Buildings of Riom
|• Mayor (2014–2020)||Pierre Pécoul|
|31.97 km2 (12.34 sq mi)|
|• Density||620/km2 (1,600/sq mi)|
|Time zone||UTC+01:00 (CET)|
|• Summer (DST)||UTC+02:00 (CEST)|
|1 French Land Register data, which excludes lakes, ponds, glaciers > 1 km2 (0.386 sq mi or 247 acres) and river estuaries.|
Until the French Revolution, Riom was the capital of the province of Auvergne, and the seat of the dukes of Auvergne. The city was of Gaulish origin, the Roman Ricomagus. In the intensely feudalized Auvergne of the 10th century, the town grew up around the collegiate Church of Saint Amabilis (Saint Amable), the local saint, who was the object of pilgrimages. Riom was the capital of the dukes of Auvergne. In the 14th century the city benefitted from the patronage of Jean, duc de Berry, who rebuilt the Ducal Palace and the Saint-Chapelle. In 1531, Riom and Auvergne reverted to the Crown of France.
In 1985 Riom received the French classification of Ville d'Art et d'Histoire recognizing its sixteen classified historical monuments as well as another 57 on the supplementary listings. Several 17th- and 18th-century private houses (hôtels particuliers) are open to the public with collections of costumes and works of decorative art.
Riom's two major public squares are Place Jean-Baptiste Laurent and Place du pré-Madame in which stand two large fountains in homage to Desaix.
The Bibliothèque Municipale de Riom (English: Riom Library), is a public library in Riom. Since 1968 it has been located on Avenue Mgr Martrou. The library was established after the French Revolution.
The library collection began after the French Revolution and it has been housed in a number of buildings including a college and at Riom city hall. In 1905 the library was moved to a Carmelite convent building and in 1941 it was housed in a museum. The present home of the collection was opened in 1968.
It contains approximately 90,000 items (books, journals, audio cassette tapes and video). The special part of the collection consists of 15 medieval manuscripts, which came from revolutionary confiscations made in religious communities. The Ministry of Culture and Communication digitized three illuminated manuscripts. Of the illuminated works five volumes are from the 15th - 16th centuries.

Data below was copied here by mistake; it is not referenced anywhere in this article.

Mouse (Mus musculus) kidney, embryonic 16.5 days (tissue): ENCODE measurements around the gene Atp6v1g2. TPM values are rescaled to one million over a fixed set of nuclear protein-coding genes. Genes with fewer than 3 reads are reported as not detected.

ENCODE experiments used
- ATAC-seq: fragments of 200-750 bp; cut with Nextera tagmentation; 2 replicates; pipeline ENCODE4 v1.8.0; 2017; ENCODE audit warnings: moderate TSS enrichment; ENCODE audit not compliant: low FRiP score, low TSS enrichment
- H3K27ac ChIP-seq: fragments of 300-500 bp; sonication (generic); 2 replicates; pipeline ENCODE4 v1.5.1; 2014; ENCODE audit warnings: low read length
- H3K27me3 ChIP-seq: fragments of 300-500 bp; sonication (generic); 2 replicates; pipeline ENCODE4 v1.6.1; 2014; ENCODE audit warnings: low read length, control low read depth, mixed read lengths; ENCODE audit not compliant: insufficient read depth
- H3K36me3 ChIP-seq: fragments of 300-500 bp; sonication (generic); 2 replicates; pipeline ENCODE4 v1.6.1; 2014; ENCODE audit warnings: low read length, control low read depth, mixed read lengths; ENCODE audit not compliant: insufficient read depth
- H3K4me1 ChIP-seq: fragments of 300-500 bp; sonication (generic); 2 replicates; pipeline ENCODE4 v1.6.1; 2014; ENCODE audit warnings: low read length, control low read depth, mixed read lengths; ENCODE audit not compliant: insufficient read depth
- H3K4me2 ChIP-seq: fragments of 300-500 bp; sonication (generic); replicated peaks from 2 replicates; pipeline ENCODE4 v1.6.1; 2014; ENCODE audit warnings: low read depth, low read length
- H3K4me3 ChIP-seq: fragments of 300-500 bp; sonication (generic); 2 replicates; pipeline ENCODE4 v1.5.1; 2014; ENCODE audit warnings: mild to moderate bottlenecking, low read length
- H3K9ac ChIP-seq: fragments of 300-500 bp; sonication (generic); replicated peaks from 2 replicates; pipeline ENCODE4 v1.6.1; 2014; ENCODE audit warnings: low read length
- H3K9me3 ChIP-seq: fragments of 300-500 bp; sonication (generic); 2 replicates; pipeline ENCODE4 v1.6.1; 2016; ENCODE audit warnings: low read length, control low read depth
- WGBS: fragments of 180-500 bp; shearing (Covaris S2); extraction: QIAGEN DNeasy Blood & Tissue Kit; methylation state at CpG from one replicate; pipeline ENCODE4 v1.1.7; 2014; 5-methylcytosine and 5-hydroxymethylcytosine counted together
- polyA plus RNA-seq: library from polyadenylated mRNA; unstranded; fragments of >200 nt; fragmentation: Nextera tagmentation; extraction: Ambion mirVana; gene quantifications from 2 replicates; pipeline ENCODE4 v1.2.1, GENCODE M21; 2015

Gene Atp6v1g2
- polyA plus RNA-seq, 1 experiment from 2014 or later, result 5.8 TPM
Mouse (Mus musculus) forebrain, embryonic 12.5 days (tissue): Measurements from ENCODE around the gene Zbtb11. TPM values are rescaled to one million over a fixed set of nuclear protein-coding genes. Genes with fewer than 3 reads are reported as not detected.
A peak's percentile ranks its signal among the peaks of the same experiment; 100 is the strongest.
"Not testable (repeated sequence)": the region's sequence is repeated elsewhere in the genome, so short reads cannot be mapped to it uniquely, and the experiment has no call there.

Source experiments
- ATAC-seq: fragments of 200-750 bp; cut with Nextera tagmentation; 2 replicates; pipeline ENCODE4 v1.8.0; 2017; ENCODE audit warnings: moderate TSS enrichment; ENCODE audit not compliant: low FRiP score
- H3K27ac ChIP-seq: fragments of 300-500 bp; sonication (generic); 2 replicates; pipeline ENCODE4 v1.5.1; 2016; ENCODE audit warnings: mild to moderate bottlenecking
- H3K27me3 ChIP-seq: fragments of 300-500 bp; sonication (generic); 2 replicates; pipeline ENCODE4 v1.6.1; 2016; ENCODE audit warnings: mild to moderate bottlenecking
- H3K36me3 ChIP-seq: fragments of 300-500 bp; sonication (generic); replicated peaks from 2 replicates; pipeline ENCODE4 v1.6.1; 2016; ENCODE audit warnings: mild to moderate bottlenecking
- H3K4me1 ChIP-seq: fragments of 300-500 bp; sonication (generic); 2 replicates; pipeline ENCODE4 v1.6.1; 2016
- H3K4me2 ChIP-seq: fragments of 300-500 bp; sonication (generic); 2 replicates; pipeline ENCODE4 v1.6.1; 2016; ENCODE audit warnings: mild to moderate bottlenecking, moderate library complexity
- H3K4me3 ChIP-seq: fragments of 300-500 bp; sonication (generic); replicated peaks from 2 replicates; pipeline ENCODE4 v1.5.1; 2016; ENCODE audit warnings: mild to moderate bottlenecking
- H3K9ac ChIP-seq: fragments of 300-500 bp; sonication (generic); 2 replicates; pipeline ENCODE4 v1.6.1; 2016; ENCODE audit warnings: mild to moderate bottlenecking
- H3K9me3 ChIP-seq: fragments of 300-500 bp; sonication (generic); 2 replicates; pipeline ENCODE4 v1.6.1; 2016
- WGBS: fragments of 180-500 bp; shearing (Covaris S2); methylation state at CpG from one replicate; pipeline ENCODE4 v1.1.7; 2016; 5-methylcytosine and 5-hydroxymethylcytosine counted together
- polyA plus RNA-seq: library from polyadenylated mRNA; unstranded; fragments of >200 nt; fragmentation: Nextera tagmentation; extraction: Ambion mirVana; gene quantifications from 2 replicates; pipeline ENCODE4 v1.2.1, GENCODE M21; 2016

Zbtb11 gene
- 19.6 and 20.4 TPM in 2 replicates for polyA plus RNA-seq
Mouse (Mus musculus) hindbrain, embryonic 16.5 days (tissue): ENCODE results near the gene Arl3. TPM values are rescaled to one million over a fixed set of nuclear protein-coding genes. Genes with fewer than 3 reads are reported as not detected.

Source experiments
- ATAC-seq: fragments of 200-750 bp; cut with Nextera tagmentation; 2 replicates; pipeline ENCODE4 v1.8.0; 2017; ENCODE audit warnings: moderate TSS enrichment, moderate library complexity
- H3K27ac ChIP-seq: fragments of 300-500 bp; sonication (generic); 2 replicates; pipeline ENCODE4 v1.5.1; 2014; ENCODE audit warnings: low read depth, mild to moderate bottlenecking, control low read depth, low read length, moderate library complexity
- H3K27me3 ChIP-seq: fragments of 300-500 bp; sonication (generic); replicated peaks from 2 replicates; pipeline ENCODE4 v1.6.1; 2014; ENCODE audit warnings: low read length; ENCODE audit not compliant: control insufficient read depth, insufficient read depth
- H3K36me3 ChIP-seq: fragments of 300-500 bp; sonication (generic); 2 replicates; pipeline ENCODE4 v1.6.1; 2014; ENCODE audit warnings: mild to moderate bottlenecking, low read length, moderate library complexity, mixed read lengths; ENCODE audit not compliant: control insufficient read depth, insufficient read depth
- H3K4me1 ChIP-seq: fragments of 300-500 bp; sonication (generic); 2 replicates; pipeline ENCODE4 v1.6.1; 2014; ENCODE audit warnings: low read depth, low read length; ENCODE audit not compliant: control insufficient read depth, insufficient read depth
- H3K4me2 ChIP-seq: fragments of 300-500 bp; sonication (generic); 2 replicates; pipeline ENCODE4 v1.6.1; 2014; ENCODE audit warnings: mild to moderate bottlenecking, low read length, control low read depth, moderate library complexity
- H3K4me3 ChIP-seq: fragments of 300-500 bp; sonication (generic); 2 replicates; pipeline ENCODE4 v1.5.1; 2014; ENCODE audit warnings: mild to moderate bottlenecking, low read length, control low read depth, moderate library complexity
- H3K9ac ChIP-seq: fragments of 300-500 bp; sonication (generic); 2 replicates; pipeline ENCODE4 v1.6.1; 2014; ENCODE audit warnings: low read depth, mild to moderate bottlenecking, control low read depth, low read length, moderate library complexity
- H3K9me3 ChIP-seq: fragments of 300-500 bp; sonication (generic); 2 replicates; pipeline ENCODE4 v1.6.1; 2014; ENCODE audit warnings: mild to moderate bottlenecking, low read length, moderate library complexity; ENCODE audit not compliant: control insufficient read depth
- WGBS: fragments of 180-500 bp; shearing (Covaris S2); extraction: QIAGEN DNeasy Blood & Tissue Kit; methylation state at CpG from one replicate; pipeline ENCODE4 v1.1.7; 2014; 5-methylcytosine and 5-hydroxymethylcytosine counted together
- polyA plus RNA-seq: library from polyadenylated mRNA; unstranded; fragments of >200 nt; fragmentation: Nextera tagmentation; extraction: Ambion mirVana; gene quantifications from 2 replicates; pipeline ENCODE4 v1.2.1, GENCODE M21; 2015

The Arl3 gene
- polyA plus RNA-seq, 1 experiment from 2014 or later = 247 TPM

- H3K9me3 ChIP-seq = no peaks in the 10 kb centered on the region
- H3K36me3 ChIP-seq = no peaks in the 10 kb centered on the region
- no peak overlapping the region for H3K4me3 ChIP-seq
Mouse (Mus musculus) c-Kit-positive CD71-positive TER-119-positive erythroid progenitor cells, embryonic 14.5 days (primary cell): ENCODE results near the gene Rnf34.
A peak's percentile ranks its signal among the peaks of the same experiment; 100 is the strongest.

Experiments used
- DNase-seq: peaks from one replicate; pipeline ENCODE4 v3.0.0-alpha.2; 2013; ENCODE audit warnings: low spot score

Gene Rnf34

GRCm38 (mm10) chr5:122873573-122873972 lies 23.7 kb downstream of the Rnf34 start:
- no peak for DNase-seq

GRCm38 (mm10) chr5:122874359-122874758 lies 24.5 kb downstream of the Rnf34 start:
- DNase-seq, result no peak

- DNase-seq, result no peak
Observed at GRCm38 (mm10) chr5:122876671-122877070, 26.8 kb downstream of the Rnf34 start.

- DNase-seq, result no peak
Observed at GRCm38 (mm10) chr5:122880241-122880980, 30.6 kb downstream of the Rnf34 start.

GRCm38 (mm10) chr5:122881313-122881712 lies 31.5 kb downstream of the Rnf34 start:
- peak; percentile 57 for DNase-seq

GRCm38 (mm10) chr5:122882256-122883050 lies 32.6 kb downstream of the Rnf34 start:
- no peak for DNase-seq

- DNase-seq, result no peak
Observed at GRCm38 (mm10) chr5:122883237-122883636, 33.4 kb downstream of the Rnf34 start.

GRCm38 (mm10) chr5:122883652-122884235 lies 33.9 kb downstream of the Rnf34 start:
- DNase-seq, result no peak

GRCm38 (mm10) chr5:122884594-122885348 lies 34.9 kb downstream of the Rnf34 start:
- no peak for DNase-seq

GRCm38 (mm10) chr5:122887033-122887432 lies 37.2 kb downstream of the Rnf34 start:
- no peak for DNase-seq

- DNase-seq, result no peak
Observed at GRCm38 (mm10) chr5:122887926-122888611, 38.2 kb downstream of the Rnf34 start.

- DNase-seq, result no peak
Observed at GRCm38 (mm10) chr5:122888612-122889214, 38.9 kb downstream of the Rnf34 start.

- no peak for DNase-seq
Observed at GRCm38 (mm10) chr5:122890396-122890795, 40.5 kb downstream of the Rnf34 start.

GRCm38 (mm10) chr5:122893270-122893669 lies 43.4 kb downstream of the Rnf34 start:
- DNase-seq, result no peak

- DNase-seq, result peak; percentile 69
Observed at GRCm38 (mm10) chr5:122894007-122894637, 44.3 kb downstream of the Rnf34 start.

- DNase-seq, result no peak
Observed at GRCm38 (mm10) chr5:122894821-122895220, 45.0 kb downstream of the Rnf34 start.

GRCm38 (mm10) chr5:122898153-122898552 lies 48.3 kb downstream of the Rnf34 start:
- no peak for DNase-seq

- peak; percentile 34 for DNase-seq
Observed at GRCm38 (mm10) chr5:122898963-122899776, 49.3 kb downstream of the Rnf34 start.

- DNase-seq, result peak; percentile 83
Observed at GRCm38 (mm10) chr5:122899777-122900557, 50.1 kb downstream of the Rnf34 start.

Riom was the birthplace of:
- Pierre Victor, baron Malouet (1740–1814), publicist and politician
- Gilbert Romme (1750–1795), politician
- Joseph Projectus Machebeuf (1812–1889), Vicar Apostolic of Colorado and Utah; Bishop of Denver, USA
- Henri Hébrard de Villeneuve (1848–1925), Olympic fencer
- Eugene Gilbert (1889–1918), pioneer aviator, WW1 fighter pilot
- Alan Stivell (1944-), Celtic musician and singer, recording artist and master of the Celtic harp
- Rufus (1942-), actor
- Nuno Paulo Andrade da Costa (1976-), Economist, Bank Officer, Sport Lisboa Benfica fanatic
Twin towns – Sister cities
- "Populations légales 2016". INSEE. Retrieved 25 April 2019.
- Chronique des bibliothèques françaises at the Bulletin des Bibliothèques de France
- Ehrard, Université Jean Monnet - Saint-Étienne, Institut Claude Longeon Renaissance, Age classique ... ; catalogues établis et présentés par John Renwick et Lucette Perol, avec la collab. de Jean (1999). Deux bibliothèques oratoriennes à la fin du XVIIIe siècle : Riom et Effiat. Saint Etienne: Publ. de l'Univ. de Saint Etienne. ISBN 2862721719.
- "Jumelage". ville-riom.fr (in French). Riom. Retrieved 2019-11-20.
|Wikimedia Commons has media related to Riom.|
- Riom - Official site for the city of Riom (in French).
- Riom Tourism - Official site from the Auvergne Office de Tourisme.
- Joan of Arc's letter to Riom - Translation by Allen Williamson of a letter dictated by Joan of Arc to the people of Riom on November 9, 1429.
- The Musée de Veygoux is a museum in the Manoir de Veygoux dedicated to the French Revolution and Desaix.
- The Riom trials of 1942, from a Marxist perspective